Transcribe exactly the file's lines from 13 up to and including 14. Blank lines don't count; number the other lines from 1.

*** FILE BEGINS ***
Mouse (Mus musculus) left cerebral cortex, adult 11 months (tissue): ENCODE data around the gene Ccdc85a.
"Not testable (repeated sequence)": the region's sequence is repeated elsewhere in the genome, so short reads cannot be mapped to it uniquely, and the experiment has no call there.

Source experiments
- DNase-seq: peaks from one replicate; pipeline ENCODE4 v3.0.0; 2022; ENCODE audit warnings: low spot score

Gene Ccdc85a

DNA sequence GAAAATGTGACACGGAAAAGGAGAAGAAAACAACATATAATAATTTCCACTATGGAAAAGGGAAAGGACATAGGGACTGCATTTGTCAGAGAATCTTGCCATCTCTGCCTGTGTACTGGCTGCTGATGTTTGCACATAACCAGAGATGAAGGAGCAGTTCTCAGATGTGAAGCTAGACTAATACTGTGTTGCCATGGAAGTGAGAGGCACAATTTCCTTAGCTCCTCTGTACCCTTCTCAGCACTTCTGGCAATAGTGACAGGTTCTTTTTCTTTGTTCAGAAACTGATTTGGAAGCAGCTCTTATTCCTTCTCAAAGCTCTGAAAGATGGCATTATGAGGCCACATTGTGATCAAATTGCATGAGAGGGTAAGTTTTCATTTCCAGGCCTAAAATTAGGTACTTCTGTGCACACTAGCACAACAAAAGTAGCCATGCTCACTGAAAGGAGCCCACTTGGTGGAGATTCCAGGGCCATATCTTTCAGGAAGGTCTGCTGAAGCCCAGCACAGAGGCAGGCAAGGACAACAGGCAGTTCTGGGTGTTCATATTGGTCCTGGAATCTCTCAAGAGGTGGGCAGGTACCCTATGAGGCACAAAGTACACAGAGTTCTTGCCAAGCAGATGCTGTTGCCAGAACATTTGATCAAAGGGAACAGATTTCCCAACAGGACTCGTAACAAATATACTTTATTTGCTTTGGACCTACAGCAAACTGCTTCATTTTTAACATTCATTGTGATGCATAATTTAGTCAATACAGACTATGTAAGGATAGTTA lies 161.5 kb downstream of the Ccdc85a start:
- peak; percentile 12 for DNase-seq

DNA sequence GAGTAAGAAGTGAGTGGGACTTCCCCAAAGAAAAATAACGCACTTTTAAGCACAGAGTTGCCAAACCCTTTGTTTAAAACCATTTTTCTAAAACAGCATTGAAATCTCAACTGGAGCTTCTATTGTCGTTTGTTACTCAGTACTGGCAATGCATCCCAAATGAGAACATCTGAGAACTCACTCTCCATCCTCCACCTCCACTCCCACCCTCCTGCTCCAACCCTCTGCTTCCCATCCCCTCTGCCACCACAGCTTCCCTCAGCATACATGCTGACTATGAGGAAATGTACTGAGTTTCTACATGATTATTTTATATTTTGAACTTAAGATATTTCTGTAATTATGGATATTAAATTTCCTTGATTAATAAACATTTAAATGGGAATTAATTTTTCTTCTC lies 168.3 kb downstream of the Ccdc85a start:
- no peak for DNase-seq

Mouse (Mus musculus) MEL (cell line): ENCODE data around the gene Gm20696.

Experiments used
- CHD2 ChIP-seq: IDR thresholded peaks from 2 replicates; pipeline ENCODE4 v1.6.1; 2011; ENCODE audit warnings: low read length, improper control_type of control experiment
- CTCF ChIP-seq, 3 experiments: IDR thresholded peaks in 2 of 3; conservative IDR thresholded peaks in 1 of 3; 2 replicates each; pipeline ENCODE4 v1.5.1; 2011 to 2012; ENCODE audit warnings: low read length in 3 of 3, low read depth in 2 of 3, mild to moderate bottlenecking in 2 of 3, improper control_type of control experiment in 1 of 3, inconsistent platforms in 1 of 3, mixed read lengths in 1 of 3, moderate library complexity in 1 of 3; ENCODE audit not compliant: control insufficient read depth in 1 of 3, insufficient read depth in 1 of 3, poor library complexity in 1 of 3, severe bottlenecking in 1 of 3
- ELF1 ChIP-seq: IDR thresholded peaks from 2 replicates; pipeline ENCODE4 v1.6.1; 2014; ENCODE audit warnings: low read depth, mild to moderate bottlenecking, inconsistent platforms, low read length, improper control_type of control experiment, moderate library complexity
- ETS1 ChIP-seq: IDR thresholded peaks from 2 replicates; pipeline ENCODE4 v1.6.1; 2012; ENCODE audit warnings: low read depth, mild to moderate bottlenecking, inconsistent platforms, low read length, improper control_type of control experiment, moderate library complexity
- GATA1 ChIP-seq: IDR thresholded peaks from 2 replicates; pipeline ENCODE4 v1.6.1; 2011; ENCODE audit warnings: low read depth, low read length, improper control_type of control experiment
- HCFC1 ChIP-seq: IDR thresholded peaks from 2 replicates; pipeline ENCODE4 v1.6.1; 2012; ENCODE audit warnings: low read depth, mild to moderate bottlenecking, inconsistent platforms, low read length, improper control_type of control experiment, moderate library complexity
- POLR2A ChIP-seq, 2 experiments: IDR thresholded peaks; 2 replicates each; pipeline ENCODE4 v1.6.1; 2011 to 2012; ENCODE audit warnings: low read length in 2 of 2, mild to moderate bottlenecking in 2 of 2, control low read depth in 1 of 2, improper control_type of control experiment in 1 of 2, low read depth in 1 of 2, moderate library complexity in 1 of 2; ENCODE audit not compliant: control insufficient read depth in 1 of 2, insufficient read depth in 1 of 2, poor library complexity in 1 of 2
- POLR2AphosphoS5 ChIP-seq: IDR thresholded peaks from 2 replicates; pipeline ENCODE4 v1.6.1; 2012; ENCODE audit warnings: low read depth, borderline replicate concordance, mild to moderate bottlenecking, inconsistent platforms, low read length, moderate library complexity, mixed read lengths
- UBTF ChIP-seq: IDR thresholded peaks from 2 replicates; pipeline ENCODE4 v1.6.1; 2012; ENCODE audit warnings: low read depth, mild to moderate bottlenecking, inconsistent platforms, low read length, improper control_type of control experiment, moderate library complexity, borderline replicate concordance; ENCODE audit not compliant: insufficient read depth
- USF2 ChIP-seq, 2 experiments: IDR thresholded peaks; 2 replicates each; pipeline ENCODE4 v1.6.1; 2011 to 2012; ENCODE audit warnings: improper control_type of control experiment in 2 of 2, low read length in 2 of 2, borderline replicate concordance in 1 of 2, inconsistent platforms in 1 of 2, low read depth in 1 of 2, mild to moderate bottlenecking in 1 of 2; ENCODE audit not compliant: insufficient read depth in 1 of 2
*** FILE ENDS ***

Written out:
- CTCF ChIP-seq, 3 experiments: IDR thresholded peaks in 2 of 3; conservative IDR thresholded peaks in 1 of 3; 2 replicates each; pipeline ENCODE4 v1.5.1; 2011 to 2012; ENCODE audit warnings: low read length in 3 of 3, low read depth in 2 of 3, mild to moderate bottlenecking in 2 of 3, improper control_type of control experiment in 1 of 3, inconsistent platforms in 1 of 3, mixed read lengths in 1 of 3, moderate library complexity in 1 of 3; ENCODE audit not compliant: control insufficient read depth in 1 of 3, insufficient read depth in 1 of 3, poor library complexity in 1 of 3, severe bottlenecking in 1 of 3
- ELF1 ChIP-seq: IDR thresholded peaks from 2 replicates; pipeline ENCODE4 v1.6.1; 2014; ENCODE audit warnings: low read depth, mild to moderate bottlenecking, inconsistent platforms, low read length, improper control_type of control experiment, moderate library complexity